As more business is done online, and as traditional brick-and-mortar retail stores decrease in popularity, shopping malls and retail shopping landlords are looking for more creative methods to maximize rental income.
It is not uncommon for a shopping mall lease to require the tenant to pay a percentage of their sales as part of the additional rent. Many stores, however, also do a significant amount of business online. While tenants usually consider such sales to be separate from sales at their physical storefront, landlords may consider those sales as attributable to the storefront and subject to additional rent.
It is important for any commercial lease to be clear how additional rent is calculated, and if additional rent includes a percentage of revenues, it should be clear to all parties what revenue is included and what revenue is excluded. Where a lease is unclear, the court will often rely on the principle of contra proferentum and interpret the contract against the party who drafted the clause. In the case of commercial leases, that is often the landlord.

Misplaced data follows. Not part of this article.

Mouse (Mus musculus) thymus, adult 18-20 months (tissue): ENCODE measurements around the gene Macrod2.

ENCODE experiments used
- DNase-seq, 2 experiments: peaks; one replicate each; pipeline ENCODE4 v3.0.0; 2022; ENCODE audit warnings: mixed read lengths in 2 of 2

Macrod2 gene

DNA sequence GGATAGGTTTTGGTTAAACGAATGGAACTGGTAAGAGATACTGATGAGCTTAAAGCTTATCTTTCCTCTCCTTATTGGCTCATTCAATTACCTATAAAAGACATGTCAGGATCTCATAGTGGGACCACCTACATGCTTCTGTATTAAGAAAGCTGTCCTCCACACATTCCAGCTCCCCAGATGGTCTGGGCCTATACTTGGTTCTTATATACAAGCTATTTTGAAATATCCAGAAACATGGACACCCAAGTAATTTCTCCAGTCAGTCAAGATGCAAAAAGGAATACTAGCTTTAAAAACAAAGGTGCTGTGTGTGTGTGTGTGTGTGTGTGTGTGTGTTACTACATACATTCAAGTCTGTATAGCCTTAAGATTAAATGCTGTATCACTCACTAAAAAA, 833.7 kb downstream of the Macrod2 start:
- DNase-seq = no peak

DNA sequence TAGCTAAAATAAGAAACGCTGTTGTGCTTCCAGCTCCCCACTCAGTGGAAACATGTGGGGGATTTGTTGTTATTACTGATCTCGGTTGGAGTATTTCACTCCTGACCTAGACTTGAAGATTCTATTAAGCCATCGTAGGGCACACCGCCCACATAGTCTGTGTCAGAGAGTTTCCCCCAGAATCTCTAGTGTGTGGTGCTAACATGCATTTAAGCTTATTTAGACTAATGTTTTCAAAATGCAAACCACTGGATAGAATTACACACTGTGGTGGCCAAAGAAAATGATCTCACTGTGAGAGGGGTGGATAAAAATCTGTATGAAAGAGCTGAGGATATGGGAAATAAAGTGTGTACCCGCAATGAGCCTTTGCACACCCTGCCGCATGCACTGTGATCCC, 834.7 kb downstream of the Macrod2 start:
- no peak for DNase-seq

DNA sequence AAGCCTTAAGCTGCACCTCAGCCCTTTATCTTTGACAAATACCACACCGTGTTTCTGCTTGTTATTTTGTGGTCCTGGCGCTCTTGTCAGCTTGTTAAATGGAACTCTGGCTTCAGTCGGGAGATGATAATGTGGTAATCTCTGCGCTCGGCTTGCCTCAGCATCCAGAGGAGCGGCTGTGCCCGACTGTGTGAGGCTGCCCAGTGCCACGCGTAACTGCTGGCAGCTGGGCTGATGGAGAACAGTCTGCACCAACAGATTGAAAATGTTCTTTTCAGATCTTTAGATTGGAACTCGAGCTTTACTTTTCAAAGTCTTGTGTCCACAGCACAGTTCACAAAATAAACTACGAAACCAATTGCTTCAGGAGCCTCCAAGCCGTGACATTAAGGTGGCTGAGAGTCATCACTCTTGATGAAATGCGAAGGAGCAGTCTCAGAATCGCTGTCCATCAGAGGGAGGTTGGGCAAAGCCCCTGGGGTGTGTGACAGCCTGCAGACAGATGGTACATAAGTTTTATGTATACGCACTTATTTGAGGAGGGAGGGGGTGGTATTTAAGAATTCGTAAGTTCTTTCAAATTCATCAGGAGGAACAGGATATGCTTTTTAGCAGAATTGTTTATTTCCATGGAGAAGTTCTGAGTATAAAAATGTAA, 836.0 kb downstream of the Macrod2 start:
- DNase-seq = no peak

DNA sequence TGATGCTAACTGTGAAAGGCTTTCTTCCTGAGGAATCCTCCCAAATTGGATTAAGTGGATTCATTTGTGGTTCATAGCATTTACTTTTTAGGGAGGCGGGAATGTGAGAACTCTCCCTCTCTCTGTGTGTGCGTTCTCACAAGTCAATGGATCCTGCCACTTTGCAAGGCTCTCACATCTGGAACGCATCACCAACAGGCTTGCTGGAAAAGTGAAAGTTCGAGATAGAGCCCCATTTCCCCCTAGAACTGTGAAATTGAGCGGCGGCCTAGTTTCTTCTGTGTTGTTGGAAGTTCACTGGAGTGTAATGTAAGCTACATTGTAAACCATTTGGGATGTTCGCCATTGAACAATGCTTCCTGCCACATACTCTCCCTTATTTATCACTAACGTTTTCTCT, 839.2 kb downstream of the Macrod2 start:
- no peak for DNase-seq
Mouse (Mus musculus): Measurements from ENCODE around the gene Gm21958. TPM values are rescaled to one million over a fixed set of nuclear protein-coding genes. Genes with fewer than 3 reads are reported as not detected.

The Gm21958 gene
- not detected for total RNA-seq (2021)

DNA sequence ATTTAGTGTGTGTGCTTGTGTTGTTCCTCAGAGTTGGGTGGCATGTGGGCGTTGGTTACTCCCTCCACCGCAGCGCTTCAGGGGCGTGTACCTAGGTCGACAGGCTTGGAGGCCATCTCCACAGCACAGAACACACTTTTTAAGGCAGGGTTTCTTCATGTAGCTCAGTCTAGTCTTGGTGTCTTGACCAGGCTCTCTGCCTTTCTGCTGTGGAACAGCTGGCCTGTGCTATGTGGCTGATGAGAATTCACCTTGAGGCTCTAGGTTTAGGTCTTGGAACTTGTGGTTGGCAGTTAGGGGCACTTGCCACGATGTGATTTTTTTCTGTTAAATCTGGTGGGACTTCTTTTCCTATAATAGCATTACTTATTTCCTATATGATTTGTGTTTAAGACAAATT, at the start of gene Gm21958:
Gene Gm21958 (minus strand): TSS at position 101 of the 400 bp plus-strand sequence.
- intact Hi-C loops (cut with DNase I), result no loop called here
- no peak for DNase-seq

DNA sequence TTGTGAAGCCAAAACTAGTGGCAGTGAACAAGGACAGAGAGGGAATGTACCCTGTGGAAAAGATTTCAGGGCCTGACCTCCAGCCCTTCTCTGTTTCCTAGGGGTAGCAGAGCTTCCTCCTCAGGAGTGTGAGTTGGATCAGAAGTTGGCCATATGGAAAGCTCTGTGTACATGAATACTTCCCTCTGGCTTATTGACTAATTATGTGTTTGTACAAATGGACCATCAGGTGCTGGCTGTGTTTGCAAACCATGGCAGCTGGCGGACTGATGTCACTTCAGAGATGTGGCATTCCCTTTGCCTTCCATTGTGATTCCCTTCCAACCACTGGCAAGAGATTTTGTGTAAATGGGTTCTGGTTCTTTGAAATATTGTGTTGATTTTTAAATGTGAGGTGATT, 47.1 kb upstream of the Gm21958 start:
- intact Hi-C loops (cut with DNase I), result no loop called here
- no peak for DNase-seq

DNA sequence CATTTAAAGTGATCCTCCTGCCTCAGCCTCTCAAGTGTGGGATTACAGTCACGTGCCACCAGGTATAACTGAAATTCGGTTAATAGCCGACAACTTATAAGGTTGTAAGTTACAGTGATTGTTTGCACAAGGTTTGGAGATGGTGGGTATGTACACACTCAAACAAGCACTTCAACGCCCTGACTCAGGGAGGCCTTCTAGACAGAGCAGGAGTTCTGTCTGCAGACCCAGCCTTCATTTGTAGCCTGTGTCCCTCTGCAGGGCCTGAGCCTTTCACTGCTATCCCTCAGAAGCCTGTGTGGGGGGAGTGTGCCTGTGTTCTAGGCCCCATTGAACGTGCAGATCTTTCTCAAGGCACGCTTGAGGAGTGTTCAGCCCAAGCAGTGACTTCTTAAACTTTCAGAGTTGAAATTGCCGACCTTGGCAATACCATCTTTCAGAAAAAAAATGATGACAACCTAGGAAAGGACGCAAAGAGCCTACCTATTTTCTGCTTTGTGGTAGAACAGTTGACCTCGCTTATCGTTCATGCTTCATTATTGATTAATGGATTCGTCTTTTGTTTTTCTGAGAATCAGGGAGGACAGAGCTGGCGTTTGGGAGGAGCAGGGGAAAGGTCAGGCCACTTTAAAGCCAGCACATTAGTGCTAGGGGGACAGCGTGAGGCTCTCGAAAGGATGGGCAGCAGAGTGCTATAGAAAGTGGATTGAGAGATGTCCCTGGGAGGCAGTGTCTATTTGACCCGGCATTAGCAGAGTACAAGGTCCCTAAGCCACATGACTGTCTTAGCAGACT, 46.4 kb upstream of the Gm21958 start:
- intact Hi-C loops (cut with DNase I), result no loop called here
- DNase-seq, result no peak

Of course, whether the lease is clear or not, if a tenant is seen to manipulate its sales protocols to make brick-and-mortar customers appear as online sales in an effort to reduce their rent, the landlord may claim that missing rent from the tenant under a breach of contract claim or a breach of fair dealing claim, as described by the Supreme Court of Canada in Bhasin v. Hrynew (2014 SCC 71).
In either case, it is important for tenants and landlords to fully understand their obligations under the lease, and if a dispute arises, to seek prompt legal advice.
If you have a commercial lease dispute, contact us for an initial consultation.